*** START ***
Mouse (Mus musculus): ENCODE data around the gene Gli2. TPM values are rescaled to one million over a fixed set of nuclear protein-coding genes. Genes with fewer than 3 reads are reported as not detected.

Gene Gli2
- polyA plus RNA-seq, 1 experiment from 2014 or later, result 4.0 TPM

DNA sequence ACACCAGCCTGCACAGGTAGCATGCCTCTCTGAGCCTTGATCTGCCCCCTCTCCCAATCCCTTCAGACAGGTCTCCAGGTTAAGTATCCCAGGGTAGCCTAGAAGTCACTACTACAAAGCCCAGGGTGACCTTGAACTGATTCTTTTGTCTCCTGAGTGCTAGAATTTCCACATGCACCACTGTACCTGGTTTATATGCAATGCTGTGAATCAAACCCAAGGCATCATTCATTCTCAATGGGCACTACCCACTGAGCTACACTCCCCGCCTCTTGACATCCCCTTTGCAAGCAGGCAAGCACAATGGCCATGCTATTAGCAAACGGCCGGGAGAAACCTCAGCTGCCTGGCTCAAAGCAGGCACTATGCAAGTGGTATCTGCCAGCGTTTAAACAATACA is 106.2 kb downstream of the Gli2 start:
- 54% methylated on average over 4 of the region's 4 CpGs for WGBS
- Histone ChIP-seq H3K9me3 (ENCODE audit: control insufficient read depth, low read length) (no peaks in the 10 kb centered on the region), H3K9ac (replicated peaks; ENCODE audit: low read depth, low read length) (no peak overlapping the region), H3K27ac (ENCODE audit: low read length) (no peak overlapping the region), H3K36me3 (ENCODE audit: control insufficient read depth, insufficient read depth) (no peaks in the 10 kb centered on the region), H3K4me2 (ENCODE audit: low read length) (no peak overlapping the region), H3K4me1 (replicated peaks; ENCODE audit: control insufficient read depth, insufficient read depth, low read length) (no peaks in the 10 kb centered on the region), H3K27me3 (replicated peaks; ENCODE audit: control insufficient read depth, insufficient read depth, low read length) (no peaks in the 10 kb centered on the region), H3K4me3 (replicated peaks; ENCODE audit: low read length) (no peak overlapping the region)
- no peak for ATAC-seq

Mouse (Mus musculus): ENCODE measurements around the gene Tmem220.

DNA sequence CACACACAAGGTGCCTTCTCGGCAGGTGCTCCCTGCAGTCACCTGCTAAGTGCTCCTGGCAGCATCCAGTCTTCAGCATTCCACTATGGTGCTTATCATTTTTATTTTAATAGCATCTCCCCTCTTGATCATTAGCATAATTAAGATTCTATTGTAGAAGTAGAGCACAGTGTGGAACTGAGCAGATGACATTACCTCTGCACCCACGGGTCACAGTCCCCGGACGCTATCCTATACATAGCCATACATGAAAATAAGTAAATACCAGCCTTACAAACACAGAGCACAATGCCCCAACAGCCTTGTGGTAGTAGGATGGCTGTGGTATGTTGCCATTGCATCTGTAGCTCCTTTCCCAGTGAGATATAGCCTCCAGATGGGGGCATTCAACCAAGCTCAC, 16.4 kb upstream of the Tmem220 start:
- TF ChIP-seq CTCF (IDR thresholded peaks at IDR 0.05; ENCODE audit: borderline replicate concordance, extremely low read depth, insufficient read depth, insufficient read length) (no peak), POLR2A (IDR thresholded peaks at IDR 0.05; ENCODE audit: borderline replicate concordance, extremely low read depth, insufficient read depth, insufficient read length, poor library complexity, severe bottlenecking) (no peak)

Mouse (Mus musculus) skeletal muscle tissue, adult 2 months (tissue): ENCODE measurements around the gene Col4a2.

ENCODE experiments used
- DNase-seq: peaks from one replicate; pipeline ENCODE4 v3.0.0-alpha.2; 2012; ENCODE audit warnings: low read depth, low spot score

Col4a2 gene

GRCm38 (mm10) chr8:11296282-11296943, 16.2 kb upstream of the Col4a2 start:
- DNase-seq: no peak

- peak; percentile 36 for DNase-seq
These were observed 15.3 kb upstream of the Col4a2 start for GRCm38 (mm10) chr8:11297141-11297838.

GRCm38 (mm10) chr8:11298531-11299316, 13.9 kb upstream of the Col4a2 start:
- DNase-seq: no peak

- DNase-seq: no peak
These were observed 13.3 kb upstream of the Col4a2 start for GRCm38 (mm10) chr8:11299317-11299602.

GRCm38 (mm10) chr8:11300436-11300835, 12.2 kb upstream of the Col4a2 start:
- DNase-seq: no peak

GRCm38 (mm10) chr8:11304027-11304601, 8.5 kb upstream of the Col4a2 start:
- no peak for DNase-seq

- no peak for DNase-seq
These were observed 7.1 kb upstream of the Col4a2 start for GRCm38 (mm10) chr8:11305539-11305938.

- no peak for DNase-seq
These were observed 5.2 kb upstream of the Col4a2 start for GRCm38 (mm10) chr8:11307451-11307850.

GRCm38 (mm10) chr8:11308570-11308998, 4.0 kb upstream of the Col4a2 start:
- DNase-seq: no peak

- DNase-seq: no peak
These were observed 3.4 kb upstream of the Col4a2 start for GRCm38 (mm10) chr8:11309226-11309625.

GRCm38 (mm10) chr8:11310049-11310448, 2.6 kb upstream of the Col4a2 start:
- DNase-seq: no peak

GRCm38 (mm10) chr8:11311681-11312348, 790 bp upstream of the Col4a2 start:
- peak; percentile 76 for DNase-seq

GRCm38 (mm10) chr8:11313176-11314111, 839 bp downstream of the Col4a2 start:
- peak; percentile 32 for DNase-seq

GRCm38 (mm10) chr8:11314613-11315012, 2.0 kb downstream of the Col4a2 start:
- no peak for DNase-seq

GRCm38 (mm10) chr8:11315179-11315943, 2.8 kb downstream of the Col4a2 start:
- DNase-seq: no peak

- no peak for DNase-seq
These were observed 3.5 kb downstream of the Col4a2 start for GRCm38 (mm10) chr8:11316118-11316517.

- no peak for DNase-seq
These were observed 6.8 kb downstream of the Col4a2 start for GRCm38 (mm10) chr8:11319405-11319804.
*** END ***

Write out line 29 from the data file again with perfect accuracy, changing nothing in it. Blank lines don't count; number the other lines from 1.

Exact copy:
- no peak for DNase-seq